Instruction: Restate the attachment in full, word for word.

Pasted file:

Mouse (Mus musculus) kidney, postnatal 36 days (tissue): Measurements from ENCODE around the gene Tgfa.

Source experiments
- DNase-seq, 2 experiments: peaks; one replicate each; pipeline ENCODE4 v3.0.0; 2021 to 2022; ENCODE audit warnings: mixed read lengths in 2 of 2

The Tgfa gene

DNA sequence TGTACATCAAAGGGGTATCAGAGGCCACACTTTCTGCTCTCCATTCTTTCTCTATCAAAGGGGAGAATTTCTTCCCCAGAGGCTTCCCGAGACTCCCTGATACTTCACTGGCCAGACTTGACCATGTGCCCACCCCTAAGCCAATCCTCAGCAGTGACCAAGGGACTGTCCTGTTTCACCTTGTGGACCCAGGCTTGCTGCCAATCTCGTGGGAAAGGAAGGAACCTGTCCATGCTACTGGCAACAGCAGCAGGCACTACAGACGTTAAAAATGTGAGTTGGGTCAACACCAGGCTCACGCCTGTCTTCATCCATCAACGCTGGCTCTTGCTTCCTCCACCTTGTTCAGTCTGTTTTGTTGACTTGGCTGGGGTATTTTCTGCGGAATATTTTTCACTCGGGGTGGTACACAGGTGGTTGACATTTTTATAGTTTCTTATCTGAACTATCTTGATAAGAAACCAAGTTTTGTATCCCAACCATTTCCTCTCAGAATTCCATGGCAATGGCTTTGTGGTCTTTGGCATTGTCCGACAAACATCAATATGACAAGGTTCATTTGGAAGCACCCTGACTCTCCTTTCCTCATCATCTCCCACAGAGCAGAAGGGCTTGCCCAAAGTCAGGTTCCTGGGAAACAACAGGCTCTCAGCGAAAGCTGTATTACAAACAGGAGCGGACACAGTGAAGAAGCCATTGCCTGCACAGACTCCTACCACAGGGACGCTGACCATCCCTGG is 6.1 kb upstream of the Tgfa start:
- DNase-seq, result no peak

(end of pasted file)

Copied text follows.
Mouse (Mus musculus) kidney, postnatal 36 days (tissue): Measurements from ENCODE around the gene Tgfa.

Source experiments
- DNase-seq, 2 experiments: peaks; one replicate each; pipeline ENCODE4 v3.0.0; 2021 to 2022; ENCODE audit warnings: mixed read lengths in 2 of 2

The Tgfa gene

DNA sequence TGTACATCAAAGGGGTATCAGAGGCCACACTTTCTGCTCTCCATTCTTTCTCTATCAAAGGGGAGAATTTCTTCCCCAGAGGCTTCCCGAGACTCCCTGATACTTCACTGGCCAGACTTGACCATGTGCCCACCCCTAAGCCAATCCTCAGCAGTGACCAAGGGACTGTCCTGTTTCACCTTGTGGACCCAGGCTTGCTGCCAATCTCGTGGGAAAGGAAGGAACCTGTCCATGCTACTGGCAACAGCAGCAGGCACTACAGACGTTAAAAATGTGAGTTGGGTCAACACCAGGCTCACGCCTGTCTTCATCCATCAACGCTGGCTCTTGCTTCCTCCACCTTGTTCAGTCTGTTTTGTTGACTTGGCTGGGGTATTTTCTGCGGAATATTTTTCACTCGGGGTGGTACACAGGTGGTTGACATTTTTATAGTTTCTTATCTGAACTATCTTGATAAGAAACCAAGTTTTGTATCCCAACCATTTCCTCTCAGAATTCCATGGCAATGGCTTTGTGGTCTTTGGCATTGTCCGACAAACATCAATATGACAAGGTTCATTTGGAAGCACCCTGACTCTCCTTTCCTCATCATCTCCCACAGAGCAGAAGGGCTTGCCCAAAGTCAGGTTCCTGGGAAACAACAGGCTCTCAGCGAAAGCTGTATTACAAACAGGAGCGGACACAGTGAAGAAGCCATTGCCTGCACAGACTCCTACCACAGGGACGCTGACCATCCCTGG is 6.1 kb upstream of the Tgfa start:
- DNase-seq, result no peak